Are you assuming a level-loaded schedule for simplicity's sake or because you believe it is the best way to work? In the absence of a clearly defined problem with well understood objectives for alleviating the problem through automation, I would not level-load the project. For a $400k project I would probably keep initial staffing at one person (someone with good analytical and communications skills and decent tech skills, commonly known as a "Systems Analyst" or "Business Analyst") to get the problem defined. The analyst could flush out the problem any number of ways, from white boards to UML to mockups to limited prototypes, but the important thing is to ensure the problem to be solved is clearly defined. This all sounds pretty waterfallish, but notice I never used the word "requirements." There are lots of studies out there on how projects failed because of bad requirements, and lots of methodologies out there to address the problem of bad requirements - most of which start with the assumption that initial requirements will be inherently bad and but you won't know how until they start changing or you build something that gets rejected. I bought all this hype until I realized that requirements are bad because people often have no clue what problem they are trying to solve. They think "lack of a web-based workflow for foo process" is a problem. Maybe it isn't. Maybe a web-based workflow is the last thing the foo process needs. Or my personal favorite "we need to web application to give us visibility into bar data." Sounds great except 90% of the time they don't have visibility into bar data because bar data does not exist, and it does not exist because no one finds it useful enough to maintain. Anyway, I digress. The point is there should be some underlying reason why they want to automate foo process or see bar data. They want to reduce cycle time, effort, improve accuracy and/or precision, collect metrics for Six Sigma or some other analysis, capture the data for down-stream use a year after it is actually generated (and forgotten), etc. Once the problem is defined decent requirements usually fall into place. However, having 5 programmers in the room who just want something to code doesn't lead to better problem definition. It leads to partial requirements that may or may not be good and a high burn rate. The customer may be happy during the burn, because he feels tangible progress, but that doesn't make it cost effective. By all means, the details should be flushed out in an agile way. But it's all a waste of money if you don't know what problem you are trying to solve.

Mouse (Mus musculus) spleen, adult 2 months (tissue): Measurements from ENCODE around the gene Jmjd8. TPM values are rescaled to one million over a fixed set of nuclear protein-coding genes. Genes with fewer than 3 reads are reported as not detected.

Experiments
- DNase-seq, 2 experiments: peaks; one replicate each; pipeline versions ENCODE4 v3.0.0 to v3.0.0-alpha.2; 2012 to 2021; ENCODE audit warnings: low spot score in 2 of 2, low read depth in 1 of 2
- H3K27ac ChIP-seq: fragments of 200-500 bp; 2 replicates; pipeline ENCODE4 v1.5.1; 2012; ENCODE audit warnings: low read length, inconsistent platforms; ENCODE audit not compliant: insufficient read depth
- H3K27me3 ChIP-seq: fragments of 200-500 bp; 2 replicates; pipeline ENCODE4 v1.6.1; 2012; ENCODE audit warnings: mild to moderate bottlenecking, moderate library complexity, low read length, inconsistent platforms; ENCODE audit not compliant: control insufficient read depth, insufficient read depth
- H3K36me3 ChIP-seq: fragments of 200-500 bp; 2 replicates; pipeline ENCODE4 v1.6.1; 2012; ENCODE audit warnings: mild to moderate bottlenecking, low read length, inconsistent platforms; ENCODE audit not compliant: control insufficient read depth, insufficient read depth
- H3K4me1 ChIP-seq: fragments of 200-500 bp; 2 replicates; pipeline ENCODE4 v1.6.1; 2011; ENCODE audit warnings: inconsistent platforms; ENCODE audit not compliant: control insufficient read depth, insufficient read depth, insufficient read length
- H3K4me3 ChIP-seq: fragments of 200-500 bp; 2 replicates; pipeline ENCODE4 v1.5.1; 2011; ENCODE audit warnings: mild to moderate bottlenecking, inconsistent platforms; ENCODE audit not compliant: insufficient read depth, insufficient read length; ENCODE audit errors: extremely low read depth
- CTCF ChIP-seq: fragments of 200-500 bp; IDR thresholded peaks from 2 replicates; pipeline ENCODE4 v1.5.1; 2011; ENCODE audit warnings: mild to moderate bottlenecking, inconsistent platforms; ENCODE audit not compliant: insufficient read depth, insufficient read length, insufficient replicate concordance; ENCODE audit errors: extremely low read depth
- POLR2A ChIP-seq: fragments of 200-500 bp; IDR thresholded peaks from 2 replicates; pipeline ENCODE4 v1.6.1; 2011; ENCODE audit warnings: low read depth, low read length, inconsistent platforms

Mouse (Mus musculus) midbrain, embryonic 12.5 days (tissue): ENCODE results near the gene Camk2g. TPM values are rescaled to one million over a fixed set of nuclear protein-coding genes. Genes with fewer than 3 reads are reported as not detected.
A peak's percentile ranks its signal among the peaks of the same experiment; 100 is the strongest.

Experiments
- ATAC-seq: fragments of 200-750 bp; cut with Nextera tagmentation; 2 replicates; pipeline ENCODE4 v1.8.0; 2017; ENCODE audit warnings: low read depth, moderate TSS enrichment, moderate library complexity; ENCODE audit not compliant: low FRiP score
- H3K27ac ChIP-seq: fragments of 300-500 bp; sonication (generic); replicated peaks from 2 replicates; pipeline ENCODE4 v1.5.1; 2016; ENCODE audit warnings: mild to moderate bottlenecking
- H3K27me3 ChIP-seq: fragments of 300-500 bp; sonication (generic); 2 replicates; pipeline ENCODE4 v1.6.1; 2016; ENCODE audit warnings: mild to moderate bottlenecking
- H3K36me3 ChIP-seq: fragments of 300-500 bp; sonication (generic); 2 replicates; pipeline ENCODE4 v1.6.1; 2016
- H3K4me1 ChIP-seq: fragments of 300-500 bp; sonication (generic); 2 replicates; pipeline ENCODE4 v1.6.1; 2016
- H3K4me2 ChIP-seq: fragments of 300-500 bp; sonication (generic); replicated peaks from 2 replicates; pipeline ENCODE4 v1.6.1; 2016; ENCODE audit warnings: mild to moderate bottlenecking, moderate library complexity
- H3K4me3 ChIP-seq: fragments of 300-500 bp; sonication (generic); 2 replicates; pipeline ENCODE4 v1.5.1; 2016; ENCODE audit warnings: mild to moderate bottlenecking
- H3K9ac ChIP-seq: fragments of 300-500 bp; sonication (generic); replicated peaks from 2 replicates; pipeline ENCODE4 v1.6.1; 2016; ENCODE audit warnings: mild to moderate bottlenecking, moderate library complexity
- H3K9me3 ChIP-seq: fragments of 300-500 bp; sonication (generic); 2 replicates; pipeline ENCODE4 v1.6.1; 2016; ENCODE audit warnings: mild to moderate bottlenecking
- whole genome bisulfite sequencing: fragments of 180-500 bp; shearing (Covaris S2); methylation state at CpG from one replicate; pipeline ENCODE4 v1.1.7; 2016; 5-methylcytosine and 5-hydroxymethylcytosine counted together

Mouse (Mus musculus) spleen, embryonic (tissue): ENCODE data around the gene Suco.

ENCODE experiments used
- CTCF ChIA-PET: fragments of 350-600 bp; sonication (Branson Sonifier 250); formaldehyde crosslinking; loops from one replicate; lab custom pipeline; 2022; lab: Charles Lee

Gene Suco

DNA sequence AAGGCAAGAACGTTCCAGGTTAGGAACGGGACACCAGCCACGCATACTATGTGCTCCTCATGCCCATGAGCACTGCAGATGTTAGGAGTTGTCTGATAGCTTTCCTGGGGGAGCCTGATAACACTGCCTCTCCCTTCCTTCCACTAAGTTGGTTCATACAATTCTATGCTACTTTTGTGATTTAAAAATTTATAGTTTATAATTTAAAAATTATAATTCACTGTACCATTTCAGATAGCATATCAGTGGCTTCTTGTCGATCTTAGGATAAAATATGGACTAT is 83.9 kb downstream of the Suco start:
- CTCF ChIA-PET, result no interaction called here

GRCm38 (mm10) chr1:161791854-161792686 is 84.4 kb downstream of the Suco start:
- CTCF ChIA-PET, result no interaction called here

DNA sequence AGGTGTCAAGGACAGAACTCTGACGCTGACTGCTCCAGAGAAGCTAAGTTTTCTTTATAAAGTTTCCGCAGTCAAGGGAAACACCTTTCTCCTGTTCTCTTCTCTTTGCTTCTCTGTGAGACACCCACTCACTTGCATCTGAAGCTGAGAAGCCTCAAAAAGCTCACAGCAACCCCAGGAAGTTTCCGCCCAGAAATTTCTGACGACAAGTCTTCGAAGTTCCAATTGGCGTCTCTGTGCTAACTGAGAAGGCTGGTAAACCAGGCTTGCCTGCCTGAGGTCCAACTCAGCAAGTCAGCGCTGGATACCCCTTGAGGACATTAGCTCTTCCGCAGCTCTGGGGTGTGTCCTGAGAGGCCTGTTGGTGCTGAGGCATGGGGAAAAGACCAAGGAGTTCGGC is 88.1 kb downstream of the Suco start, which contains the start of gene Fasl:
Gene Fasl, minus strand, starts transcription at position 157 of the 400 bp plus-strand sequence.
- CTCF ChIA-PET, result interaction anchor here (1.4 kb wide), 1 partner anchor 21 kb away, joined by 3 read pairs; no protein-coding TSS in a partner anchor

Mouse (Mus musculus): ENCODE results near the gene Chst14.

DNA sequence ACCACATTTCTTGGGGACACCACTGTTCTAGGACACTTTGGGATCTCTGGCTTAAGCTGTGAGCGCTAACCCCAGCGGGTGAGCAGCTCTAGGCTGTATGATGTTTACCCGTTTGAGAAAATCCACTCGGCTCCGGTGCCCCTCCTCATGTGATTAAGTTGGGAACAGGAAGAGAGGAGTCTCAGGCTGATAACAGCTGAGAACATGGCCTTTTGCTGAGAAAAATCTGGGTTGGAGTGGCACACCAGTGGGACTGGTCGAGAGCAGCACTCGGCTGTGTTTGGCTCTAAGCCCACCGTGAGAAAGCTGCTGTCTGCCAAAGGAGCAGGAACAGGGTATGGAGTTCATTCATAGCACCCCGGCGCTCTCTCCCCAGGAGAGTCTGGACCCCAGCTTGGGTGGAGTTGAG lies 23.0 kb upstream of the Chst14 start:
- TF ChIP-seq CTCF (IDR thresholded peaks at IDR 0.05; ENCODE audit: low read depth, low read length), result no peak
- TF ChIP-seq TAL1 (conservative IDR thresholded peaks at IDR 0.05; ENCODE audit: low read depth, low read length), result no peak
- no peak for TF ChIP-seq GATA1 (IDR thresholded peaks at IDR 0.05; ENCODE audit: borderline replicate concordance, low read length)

28. Are you assuming a level-loaded schedule for simplicity's sake or because you believe it is the best way to work?

    In the absence of a clearly defined problem with well understood objectives for alleviating the problem through automation, I would not level-load the project.
    Absolutely, I agree. I was making the assumption that the initial high-level business planning activities that you describe had already been done, and was focusing on just the development effort. I was also using the simplest case for the example, where the development team's cost was constant. Dave Rooney Mayford Technologies
  29. I was making the assumption that the initial high-level business planning activities that you describe had already been done, and was focusing on just the development effort.
    When you have a new engagement with a customer, what percentage of the time would you say that these activities have been adequately completed? I would say about 10%. But I'm internal as opposed to a consultant/contractor so I'm involved earlier in the project cycle. The thing is as often as not I see strong resistance among business stakeholders to clearly defining the problem, and I see many projects happening around me where it is never defined.
  30. When you have a new engagement with a customer, what percentage of the time would you say that these activities have been adequately completed?

    I would say about 10%. But I'm internal as opposed to a consultant/contractor so I'm involved earlier in the project cycle.
    For me, probably closer to 50% of the time, since my involvement is typically at the development level, or as a coach to development.
    The thing is as often as not I see strong resistance among business stakeholders to clearly defining the problem, and I see many projects happening around me where it is never defined.
    Sure, I see this too (I've done a lot of work for the public sector :). It's in this environment of unclear definition that an agile approach shines when compared to a waterfall or waterfall-ish implementation of RUP. FWIW, I've also seen agile have its challenges, mainly because the Customer isn't as involved as they should be, or isn't really the right person for the job. To me, that's agile's Achilles heel... actually, it's an issue with any process because if the Customer isn't involved, you're pretty well screwed from the start. Dave Rooney Mayford Technologies
  31. April fools[ Go to top ]

    I think this article was supposed to be published on April 1, but somehow got out earlier. Thanks, Thomas
  32. Re: April fools[ Go to top ]

    I think this article was supposed to be published on April 1, but somehow got out earlier.

    Thanks,

    Thomas
    Darn DST changes!